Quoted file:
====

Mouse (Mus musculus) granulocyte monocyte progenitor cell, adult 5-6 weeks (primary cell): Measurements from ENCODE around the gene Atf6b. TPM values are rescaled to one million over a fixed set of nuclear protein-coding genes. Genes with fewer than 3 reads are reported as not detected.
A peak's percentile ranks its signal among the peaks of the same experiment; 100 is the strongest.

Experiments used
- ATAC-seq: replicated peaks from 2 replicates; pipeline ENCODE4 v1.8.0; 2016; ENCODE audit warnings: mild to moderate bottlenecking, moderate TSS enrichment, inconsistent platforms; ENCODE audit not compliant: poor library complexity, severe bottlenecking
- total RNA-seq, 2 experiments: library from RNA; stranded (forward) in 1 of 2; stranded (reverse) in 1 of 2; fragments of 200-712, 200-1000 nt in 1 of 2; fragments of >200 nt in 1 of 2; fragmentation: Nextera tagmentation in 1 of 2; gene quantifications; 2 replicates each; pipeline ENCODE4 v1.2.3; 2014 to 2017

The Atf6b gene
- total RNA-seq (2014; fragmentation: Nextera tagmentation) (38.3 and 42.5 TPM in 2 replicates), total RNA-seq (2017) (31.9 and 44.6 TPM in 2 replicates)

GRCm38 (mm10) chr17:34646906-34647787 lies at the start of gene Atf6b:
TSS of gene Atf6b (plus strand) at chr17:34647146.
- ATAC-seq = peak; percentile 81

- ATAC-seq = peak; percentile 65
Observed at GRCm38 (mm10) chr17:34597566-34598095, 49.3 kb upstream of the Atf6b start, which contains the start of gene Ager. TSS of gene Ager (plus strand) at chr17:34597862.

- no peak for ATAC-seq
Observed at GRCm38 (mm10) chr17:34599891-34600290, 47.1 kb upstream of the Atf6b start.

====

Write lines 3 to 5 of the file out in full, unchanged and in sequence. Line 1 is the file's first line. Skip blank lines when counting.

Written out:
Experiments used
- ATAC-seq: replicated peaks from 2 replicates; pipeline ENCODE4 v1.8.0; 2016; ENCODE audit warnings: mild to moderate bottlenecking, moderate TSS enrichment, inconsistent platforms; ENCODE audit not compliant: poor library complexity, severe bottlenecking
- total RNA-seq, 2 experiments: library from RNA; stranded (forward) in 1 of 2; stranded (reverse) in 1 of 2; fragments of 200-712, 200-1000 nt in 1 of 2; fragments of >200 nt in 1 of 2; fragmentation: Nextera tagmentation in 1 of 2; gene quantifications; 2 replicates each; pipeline ENCODE4 v1.2.3; 2014 to 2017